I recently read a story that recent studies have indicated that bee venom could be used to fight HIV. If these findings ultimately lead to a cure of HIV, this would alleviate a lot of pain and suffering for those who have been infected by this ruthless virus.
Aside from the obvious public health benefits that could result from these findings, I also think findings such as this one also move us one step closer to a world where biodiversity moves beyond an abstract soft science that has led to a pathos driven environmental movement. We will no longer protect biodiversity for biodiversity’s sake. Instead biodiversity will be subject to market forces that will more clearly communicate the value of biodiversity in economic terms that can be quantified.
If something as simple as bee venom can be used to treat a fatal disease, then it becomes a lot easier to do a cost benefit analysis to justify the preservation of bees – or at least their genetic code.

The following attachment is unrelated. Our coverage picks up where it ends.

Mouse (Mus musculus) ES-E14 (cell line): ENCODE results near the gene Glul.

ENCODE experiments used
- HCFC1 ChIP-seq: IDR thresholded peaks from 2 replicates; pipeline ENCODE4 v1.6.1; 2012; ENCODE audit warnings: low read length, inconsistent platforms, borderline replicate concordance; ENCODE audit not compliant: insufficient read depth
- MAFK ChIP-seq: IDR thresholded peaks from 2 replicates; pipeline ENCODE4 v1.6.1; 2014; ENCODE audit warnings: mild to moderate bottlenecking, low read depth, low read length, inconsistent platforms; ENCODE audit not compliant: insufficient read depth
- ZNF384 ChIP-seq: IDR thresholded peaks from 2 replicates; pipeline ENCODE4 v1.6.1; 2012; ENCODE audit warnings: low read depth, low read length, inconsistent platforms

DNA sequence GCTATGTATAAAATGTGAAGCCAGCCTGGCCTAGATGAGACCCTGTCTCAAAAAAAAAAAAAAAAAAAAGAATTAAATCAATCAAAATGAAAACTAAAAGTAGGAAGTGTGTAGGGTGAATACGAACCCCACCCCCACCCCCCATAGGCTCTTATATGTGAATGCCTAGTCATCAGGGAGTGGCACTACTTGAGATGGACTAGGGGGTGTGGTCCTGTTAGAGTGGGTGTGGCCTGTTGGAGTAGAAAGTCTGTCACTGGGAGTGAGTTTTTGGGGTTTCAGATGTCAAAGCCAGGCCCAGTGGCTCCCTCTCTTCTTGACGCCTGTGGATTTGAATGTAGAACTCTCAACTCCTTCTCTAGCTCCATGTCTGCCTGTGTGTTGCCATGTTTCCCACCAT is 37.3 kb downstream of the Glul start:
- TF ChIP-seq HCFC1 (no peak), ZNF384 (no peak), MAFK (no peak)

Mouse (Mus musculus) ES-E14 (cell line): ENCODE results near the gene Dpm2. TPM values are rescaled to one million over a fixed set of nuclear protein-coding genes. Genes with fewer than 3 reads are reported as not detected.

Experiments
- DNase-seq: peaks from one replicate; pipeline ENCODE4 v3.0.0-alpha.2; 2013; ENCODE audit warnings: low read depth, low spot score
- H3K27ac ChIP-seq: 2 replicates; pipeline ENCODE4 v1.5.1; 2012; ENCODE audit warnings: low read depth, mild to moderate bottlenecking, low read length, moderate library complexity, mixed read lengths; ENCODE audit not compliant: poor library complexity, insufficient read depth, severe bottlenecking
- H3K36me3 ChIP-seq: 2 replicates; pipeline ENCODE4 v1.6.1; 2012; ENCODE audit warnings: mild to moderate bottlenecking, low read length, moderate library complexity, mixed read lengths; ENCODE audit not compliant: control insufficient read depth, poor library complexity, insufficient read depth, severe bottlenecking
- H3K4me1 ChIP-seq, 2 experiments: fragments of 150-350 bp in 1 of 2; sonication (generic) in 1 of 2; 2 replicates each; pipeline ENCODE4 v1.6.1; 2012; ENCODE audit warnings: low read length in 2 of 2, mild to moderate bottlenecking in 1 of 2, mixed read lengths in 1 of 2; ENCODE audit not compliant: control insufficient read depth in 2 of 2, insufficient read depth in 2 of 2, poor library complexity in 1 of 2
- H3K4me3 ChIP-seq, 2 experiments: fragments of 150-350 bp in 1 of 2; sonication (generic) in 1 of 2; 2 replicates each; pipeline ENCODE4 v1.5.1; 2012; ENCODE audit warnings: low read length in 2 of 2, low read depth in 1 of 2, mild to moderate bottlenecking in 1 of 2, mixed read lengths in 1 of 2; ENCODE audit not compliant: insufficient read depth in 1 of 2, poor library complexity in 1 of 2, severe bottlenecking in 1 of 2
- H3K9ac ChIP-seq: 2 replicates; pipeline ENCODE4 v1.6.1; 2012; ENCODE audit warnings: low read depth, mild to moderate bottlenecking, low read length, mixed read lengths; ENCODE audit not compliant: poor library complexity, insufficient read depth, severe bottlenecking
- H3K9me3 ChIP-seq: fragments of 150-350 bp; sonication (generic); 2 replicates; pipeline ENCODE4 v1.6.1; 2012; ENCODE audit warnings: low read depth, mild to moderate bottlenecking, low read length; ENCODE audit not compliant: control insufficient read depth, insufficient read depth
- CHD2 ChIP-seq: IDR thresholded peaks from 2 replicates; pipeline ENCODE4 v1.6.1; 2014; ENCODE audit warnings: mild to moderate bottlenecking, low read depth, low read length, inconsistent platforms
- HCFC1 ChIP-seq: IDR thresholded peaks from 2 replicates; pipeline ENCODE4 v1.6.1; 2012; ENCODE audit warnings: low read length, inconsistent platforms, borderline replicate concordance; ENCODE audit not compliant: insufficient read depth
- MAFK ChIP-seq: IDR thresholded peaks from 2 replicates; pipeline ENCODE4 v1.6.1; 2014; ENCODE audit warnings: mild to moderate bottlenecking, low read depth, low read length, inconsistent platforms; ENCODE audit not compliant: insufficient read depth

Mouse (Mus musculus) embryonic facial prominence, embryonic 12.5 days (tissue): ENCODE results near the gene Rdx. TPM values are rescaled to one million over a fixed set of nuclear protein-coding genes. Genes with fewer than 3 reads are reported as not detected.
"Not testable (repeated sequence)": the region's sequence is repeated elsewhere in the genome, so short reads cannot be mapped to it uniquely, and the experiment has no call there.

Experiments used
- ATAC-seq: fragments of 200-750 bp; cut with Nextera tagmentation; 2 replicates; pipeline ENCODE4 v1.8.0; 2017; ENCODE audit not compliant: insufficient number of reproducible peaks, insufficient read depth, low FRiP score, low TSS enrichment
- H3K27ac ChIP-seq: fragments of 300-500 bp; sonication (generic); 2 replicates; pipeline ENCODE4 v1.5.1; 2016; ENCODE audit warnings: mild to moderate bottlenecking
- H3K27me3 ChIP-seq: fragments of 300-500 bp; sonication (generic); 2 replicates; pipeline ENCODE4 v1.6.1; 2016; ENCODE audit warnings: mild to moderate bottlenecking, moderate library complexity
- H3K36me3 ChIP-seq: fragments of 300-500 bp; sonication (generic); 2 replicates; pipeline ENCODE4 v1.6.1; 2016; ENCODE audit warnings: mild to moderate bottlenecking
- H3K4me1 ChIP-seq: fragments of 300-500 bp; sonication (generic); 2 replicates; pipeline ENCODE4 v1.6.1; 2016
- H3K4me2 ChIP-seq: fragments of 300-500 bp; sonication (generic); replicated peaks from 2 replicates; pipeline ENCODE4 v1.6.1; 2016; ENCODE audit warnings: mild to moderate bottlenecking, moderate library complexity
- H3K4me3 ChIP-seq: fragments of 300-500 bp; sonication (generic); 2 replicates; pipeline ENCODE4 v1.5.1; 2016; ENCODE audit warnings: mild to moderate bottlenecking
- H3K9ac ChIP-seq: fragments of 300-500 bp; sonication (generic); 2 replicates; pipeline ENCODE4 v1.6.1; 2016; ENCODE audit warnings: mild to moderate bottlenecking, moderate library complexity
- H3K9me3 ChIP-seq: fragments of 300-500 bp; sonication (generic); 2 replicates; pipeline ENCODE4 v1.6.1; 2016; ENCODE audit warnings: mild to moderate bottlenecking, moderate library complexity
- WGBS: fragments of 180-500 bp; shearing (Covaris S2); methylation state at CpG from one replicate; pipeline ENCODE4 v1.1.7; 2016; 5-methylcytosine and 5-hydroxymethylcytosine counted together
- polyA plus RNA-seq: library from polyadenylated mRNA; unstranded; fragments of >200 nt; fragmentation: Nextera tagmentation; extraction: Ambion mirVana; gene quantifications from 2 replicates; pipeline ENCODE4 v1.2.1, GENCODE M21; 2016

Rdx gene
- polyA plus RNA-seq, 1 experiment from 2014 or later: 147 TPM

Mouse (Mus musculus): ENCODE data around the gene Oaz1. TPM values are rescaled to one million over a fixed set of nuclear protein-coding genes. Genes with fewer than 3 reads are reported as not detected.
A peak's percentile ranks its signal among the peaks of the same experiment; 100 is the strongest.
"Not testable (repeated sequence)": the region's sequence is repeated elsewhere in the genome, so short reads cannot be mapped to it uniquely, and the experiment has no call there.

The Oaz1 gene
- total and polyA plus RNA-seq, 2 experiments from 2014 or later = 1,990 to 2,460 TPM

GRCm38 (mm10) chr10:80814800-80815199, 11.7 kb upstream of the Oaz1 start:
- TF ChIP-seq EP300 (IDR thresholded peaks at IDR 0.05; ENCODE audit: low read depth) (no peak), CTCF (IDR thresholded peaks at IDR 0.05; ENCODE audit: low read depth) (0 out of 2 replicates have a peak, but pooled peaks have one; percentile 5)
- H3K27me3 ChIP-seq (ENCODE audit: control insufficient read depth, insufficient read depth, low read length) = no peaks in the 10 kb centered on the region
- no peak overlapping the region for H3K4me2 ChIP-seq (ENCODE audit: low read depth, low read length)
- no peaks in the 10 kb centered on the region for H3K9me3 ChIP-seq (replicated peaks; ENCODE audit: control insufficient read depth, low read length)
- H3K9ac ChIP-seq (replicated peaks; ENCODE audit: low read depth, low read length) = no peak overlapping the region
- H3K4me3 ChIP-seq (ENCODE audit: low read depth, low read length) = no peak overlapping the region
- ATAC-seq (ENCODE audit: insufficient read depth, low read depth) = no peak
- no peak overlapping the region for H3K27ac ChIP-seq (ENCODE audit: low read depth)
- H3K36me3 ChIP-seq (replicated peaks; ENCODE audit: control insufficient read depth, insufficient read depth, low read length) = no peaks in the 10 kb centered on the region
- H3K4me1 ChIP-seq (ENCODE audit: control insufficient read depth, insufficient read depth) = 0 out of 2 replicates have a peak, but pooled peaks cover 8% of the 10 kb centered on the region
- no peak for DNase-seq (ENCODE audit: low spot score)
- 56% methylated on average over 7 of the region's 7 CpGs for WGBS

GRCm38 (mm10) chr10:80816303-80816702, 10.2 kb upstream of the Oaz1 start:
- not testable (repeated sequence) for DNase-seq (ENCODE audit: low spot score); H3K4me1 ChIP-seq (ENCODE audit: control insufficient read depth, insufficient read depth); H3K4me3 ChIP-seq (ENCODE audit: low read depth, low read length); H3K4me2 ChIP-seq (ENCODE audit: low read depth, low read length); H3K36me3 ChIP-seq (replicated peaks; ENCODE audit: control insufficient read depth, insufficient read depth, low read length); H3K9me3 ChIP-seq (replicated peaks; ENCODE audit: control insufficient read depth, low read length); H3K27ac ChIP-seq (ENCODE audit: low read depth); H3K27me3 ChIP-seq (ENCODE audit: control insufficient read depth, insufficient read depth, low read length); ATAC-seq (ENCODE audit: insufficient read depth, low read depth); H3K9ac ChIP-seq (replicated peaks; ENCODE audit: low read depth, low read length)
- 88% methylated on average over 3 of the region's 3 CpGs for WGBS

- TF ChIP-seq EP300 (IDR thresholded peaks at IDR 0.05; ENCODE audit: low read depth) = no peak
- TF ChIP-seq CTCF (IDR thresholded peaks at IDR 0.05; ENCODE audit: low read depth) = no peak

Similarly, many other species might be hiding useful resources in their respective genetic codes, which makes them worth preserving and ultimately patenting. The next step will be for humans to genetically engineer new species in order to extract additional resources out of the infinite abundance of DNA. Market forces will generate an explosion of biodiversity that will be so vast that the past 100s of millions of years of evolution will pale in comparison.
The energy and wealth that we waste trying to protect some sublime level of biodiversity will eventually be expended in the more productive cause of trying to contain, manipulate, and engineer biodiversity for the improvement of mankind. Once you have anthropogenic ingenuity combined with exponential leaps in information technology (aka genetic engineering) and add some free market steroids, you will end up with a biodiversity explosion that will make the Cambrian Explosion look like a firecracker.